The Bible as Literature: Narrative, Politics, and History
612 West 116th Street
New York, NY 10027
The Bible is a wonderfully comprehensive collection of stories: a parade of heroes and villains, royals and peasants, dysfunctional families and the truest of filial loyalties. Its texts span genres from poetry to novella, short story to historical epic, legalistic writing to satire, and instructional manual to the confessional. However, this simple fact of the Bible’s literary quality and variety often gets lost in discussions of authorship and authority (Who really wrote the Bible?) and in arguments about reliability and validity (Did it really happen?). These are precisely the questions we will not be asking in this course on the Bible as literature. Instead, we will engage biblical narratives with an eye for their literary and aesthetic qualities.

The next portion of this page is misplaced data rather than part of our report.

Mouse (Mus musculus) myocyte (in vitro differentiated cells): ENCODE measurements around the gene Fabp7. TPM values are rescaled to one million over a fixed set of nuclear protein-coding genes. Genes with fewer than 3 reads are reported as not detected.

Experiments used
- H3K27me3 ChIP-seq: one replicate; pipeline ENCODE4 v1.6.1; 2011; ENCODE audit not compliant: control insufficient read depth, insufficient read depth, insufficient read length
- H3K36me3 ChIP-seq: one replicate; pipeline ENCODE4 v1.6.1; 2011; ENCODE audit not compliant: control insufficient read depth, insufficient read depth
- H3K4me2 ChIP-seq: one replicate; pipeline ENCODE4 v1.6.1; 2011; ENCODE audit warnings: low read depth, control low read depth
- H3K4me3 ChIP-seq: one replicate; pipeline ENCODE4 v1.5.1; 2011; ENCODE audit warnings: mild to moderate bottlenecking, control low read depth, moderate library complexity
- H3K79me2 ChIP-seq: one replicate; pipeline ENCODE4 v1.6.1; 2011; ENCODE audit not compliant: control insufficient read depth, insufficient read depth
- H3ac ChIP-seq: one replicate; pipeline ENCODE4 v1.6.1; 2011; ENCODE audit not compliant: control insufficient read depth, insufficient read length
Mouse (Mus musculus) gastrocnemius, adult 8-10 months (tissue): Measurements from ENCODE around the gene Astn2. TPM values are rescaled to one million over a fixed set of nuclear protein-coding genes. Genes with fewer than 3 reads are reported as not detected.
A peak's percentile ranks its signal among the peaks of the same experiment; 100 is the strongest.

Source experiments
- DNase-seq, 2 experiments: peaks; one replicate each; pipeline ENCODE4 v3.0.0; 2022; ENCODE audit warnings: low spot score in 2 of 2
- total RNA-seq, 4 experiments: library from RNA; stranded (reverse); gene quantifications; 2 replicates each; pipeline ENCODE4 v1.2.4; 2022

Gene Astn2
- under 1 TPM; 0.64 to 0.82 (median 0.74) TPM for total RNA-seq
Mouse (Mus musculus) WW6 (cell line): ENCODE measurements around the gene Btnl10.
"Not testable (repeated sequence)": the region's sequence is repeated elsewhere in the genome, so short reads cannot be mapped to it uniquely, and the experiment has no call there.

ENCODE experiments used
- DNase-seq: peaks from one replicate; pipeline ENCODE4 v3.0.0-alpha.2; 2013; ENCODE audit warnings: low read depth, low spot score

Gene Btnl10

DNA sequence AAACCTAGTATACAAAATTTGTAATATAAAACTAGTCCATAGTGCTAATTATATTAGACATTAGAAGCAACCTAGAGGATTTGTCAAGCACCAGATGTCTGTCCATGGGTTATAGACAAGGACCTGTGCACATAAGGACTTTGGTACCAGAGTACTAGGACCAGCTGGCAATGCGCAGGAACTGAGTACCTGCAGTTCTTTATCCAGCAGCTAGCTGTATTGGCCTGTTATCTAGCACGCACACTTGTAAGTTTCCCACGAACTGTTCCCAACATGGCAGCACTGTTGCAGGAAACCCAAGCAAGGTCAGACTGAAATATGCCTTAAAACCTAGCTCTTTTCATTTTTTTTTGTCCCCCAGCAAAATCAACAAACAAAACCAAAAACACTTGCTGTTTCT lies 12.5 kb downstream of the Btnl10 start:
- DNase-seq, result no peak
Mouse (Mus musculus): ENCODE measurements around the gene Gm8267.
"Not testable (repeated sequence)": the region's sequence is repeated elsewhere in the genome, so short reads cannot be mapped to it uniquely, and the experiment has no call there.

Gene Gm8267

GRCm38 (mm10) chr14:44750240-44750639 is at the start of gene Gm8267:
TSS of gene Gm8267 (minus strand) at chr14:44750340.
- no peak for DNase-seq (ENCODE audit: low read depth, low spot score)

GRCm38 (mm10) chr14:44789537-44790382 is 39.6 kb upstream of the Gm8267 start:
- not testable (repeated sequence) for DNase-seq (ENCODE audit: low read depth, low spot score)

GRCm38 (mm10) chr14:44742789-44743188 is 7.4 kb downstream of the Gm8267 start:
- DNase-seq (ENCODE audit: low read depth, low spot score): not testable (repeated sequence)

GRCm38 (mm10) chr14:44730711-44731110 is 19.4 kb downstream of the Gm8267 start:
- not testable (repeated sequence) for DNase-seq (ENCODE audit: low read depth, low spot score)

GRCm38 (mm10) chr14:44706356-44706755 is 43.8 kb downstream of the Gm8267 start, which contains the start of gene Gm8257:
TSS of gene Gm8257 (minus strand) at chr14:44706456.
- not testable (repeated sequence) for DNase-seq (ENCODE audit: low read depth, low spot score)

Among other questions, the course will ask: What are the literary devices that Biblical narrative resorts to and what literary “work” do these do? How do tensions between narratives and their contexts shape a Biblical story’s representation? What does it means to read something “as literature” and what is at stake in studying the Bible as literature? We will begin by discussing the literary scope and variety of the Bible and how we might read the texts without losing sight of their narrative qualities. These will include tales of the patriarchs from Genesis, as well as selections from the Books of Samuel, Ruth and Daniel. Finally, we will survey the major scholars who have treated the Bible as literature such—including, among others, Robert Alter, Ilana Pardes, and Moshe Halbertal—as we explore their insights into the Bible’s literary representation of historical events, political realities, gender themes, and apocalyptic fantasies.
Course ScheduleTuesday, 6:30-9:30pm
November 13 — December 11, 2018
4 sessions over 5 weeks
Class will not meet Tuesday, November 20th.